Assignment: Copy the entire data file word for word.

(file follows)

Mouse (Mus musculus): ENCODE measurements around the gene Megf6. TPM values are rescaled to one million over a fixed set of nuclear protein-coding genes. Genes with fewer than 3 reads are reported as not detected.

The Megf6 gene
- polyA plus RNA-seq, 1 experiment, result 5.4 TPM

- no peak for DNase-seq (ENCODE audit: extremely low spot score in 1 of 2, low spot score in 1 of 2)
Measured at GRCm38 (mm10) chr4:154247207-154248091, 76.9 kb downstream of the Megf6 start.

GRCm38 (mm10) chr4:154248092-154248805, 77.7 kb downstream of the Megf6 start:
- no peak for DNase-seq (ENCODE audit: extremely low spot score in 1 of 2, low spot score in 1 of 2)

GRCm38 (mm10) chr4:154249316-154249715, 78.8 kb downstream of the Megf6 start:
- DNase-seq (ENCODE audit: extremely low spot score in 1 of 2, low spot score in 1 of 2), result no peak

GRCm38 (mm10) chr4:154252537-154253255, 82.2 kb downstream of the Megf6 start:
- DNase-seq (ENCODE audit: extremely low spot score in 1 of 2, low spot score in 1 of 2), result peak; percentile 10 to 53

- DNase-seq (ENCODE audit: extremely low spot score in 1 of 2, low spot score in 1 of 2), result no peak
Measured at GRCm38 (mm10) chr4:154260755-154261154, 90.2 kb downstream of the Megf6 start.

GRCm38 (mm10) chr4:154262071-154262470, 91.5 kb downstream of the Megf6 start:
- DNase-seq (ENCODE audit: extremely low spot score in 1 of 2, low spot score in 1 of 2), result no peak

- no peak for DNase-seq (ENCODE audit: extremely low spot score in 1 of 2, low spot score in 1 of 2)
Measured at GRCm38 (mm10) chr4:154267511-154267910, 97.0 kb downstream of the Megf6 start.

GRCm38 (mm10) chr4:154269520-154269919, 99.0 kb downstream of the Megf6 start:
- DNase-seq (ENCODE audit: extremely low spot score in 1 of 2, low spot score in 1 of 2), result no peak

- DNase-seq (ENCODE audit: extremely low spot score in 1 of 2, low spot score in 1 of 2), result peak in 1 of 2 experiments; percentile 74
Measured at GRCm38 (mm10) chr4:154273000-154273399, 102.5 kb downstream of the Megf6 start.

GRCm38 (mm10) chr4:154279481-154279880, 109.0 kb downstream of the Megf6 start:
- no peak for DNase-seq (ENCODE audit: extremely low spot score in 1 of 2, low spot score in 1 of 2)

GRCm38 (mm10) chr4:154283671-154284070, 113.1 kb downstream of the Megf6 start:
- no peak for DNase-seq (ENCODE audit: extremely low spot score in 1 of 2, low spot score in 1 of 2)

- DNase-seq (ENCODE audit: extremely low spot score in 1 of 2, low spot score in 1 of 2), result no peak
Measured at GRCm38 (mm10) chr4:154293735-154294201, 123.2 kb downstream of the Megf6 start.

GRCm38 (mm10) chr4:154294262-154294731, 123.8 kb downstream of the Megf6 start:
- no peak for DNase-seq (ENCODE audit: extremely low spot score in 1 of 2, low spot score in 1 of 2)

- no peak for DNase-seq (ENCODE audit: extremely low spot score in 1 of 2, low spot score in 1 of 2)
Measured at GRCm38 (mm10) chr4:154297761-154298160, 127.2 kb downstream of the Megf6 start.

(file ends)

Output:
Mouse (Mus musculus): ENCODE measurements around the gene Megf6. TPM values are rescaled to one million over a fixed set of nuclear protein-coding genes. Genes with fewer than 3 reads are reported as not detected.

The Megf6 gene
- polyA plus RNA-seq, 1 experiment, result 5.4 TPM

- no peak for DNase-seq (ENCODE audit: extremely low spot score in 1 of 2, low spot score in 1 of 2)
Measured at GRCm38 (mm10) chr4:154247207-154248091, 76.9 kb downstream of the Megf6 start.

GRCm38 (mm10) chr4:154248092-154248805, 77.7 kb downstream of the Megf6 start:
- no peak for DNase-seq (ENCODE audit: extremely low spot score in 1 of 2, low spot score in 1 of 2)

GRCm38 (mm10) chr4:154249316-154249715, 78.8 kb downstream of the Megf6 start:
- DNase-seq (ENCODE audit: extremely low spot score in 1 of 2, low spot score in 1 of 2), result no peak

GRCm38 (mm10) chr4:154252537-154253255, 82.2 kb downstream of the Megf6 start:
- DNase-seq (ENCODE audit: extremely low spot score in 1 of 2, low spot score in 1 of 2), result peak; percentile 10 to 53

- DNase-seq (ENCODE audit: extremely low spot score in 1 of 2, low spot score in 1 of 2), result no peak
Measured at GRCm38 (mm10) chr4:154260755-154261154, 90.2 kb downstream of the Megf6 start.

GRCm38 (mm10) chr4:154262071-154262470, 91.5 kb downstream of the Megf6 start:
- DNase-seq (ENCODE audit: extremely low spot score in 1 of 2, low spot score in 1 of 2), result no peak

- no peak for DNase-seq (ENCODE audit: extremely low spot score in 1 of 2, low spot score in 1 of 2)
Measured at GRCm38 (mm10) chr4:154267511-154267910, 97.0 kb downstream of the Megf6 start.

GRCm38 (mm10) chr4:154269520-154269919, 99.0 kb downstream of the Megf6 start:
- DNase-seq (ENCODE audit: extremely low spot score in 1 of 2, low spot score in 1 of 2), result no peak

- DNase-seq (ENCODE audit: extremely low spot score in 1 of 2, low spot score in 1 of 2), result peak in 1 of 2 experiments; percentile 74
Measured at GRCm38 (mm10) chr4:154273000-154273399, 102.5 kb downstream of the Megf6 start.

GRCm38 (mm10) chr4:154279481-154279880, 109.0 kb downstream of the Megf6 start:
- no peak for DNase-seq (ENCODE audit: extremely low spot score in 1 of 2, low spot score in 1 of 2)

GRCm38 (mm10) chr4:154283671-154284070, 113.1 kb downstream of the Megf6 start:
- no peak for DNase-seq (ENCODE audit: extremely low spot score in 1 of 2, low spot score in 1 of 2)

- DNase-seq (ENCODE audit: extremely low spot score in 1 of 2, low spot score in 1 of 2), result no peak
Measured at GRCm38 (mm10) chr4:154293735-154294201, 123.2 kb downstream of the Megf6 start.

GRCm38 (mm10) chr4:154294262-154294731, 123.8 kb downstream of the Megf6 start:
- no peak for DNase-seq (ENCODE audit: extremely low spot score in 1 of 2, low spot score in 1 of 2)

- no peak for DNase-seq (ENCODE audit: extremely low spot score in 1 of 2, low spot score in 1 of 2)
Measured at GRCm38 (mm10) chr4:154297761-154298160, 127.2 kb downstream of the Megf6 start.